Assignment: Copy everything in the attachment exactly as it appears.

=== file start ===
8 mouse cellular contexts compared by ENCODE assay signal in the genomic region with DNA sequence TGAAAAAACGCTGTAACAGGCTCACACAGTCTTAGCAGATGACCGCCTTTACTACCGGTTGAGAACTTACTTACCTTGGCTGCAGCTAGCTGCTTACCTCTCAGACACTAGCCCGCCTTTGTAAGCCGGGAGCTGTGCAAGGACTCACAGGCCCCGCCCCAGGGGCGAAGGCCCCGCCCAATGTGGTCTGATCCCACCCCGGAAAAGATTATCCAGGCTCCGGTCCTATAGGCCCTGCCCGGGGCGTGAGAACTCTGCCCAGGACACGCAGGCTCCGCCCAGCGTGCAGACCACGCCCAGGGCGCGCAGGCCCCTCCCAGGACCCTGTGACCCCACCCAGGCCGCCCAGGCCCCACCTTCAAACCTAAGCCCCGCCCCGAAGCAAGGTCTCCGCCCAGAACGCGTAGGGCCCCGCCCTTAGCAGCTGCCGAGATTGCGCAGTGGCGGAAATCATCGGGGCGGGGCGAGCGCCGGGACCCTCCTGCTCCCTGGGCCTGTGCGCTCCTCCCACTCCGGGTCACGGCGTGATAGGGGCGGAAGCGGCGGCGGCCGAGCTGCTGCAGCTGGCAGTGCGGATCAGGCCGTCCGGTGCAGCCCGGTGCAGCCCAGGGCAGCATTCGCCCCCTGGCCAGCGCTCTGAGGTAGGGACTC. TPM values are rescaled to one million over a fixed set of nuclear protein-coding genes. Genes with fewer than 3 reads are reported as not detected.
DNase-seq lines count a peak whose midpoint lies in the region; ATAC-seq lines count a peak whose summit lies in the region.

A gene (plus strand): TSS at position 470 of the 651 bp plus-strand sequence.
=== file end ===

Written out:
8 mouse cellular contexts compared by ENCODE assay signal in the genomic region with DNA sequence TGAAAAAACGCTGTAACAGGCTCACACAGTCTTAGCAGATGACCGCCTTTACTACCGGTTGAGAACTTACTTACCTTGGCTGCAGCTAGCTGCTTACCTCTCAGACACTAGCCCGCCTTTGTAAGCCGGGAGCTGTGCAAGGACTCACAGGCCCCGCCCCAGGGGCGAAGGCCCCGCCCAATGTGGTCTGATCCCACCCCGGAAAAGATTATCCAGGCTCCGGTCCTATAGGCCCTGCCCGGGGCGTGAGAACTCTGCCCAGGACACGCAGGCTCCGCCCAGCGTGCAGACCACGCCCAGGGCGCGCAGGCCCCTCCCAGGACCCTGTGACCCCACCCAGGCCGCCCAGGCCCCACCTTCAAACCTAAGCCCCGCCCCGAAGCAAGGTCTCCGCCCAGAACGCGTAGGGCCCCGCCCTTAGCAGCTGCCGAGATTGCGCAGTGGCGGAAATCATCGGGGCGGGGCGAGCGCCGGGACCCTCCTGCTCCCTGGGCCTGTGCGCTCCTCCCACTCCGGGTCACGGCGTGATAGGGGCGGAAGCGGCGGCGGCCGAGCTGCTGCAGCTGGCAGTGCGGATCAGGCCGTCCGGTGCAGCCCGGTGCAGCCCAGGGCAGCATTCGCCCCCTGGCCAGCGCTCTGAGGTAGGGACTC. TPM values are rescaled to one million over a fixed set of nuclear protein-coding genes. Genes with fewer than 3 reads are reported as not detected.
DNase-seq lines count a peak whose midpoint lies in the region; ATAC-seq lines count a peak whose summit lies in the region.

A gene (plus strand): TSS at position 470 of the 651 bp plus-strand sequence.